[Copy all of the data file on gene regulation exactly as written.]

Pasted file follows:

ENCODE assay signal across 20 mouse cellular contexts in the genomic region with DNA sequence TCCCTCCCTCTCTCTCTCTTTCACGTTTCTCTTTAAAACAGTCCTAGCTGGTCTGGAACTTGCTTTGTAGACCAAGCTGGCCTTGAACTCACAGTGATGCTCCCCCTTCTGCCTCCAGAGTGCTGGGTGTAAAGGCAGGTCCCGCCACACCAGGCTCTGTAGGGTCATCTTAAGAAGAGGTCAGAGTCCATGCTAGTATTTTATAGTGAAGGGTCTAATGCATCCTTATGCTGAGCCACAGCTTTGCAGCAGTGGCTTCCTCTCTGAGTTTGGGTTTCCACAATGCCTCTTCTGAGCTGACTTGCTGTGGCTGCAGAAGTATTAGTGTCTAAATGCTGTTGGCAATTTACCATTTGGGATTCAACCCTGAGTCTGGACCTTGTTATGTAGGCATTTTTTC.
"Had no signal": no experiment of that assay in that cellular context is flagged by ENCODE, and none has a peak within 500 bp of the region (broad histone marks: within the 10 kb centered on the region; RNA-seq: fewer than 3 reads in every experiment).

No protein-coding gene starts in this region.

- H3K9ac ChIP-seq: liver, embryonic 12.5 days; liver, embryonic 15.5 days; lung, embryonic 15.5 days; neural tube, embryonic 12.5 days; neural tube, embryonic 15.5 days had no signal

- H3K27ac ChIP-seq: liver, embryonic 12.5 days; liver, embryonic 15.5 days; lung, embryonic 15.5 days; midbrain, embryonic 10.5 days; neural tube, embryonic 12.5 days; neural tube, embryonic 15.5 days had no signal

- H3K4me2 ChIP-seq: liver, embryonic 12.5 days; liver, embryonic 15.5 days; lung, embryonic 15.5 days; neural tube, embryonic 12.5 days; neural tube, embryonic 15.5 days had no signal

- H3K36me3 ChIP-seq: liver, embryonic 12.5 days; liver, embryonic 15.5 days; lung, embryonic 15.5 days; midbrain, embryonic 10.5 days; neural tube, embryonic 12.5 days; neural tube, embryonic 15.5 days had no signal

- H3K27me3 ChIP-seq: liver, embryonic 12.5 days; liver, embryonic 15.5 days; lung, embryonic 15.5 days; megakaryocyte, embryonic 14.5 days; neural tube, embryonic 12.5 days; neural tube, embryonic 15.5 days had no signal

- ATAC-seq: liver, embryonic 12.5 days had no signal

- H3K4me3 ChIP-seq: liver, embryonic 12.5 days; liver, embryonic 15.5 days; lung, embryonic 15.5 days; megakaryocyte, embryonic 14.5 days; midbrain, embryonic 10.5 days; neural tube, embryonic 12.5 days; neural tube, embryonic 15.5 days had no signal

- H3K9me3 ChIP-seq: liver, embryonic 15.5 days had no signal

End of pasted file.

ENCODE assay signal across 20 mouse cellular contexts in the genomic region with DNA sequence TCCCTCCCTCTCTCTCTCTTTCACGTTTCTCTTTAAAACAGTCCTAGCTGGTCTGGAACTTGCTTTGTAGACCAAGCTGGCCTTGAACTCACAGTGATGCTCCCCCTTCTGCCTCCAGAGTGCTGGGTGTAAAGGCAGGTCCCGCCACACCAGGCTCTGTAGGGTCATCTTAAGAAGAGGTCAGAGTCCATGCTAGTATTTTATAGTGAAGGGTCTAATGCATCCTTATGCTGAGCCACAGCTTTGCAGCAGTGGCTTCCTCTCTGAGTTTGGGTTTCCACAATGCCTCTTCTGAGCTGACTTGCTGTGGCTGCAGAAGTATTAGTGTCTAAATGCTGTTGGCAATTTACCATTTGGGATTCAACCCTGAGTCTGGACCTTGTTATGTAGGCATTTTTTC.
"Had no signal": no experiment of that assay in that cellular context is flagged by ENCODE, and none has a peak within 500 bp of the region (broad histone marks: within the 10 kb centered on the region; RNA-seq: fewer than 3 reads in every experiment).

No protein-coding gene starts in this region.

- H3K9ac ChIP-seq: liver, embryonic 12.5 days; liver, embryonic 15.5 days; lung, embryonic 15.5 days; neural tube, embryonic 12.5 days; neural tube, embryonic 15.5 days had no signal

- H3K27ac ChIP-seq: liver, embryonic 12.5 days; liver, embryonic 15.5 days; lung, embryonic 15.5 days; midbrain, embryonic 10.5 days; neural tube, embryonic 12.5 days; neural tube, embryonic 15.5 days had no signal

- H3K4me2 ChIP-seq: liver, embryonic 12.5 days; liver, embryonic 15.5 days; lung, embryonic 15.5 days; neural tube, embryonic 12.5 days; neural tube, embryonic 15.5 days had no signal

- H3K36me3 ChIP-seq: liver, embryonic 12.5 days; liver, embryonic 15.5 days; lung, embryonic 15.5 days; midbrain, embryonic 10.5 days; neural tube, embryonic 12.5 days; neural tube, embryonic 15.5 days had no signal

- H3K27me3 ChIP-seq: liver, embryonic 12.5 days; liver, embryonic 15.5 days; lung, embryonic 15.5 days; megakaryocyte, embryonic 14.5 days; neural tube, embryonic 12.5 days; neural tube, embryonic 15.5 days had no signal

- ATAC-seq: liver, embryonic 12.5 days had no signal

- H3K4me3 ChIP-seq: liver, embryonic 12.5 days; liver, embryonic 15.5 days; lung, embryonic 15.5 days; megakaryocyte, embryonic 14.5 days; midbrain, embryonic 10.5 days; neural tube, embryonic 12.5 days; neural tube, embryonic 15.5 days had no signal

- H3K9me3 ChIP-seq: liver, embryonic 15.5 days had no signal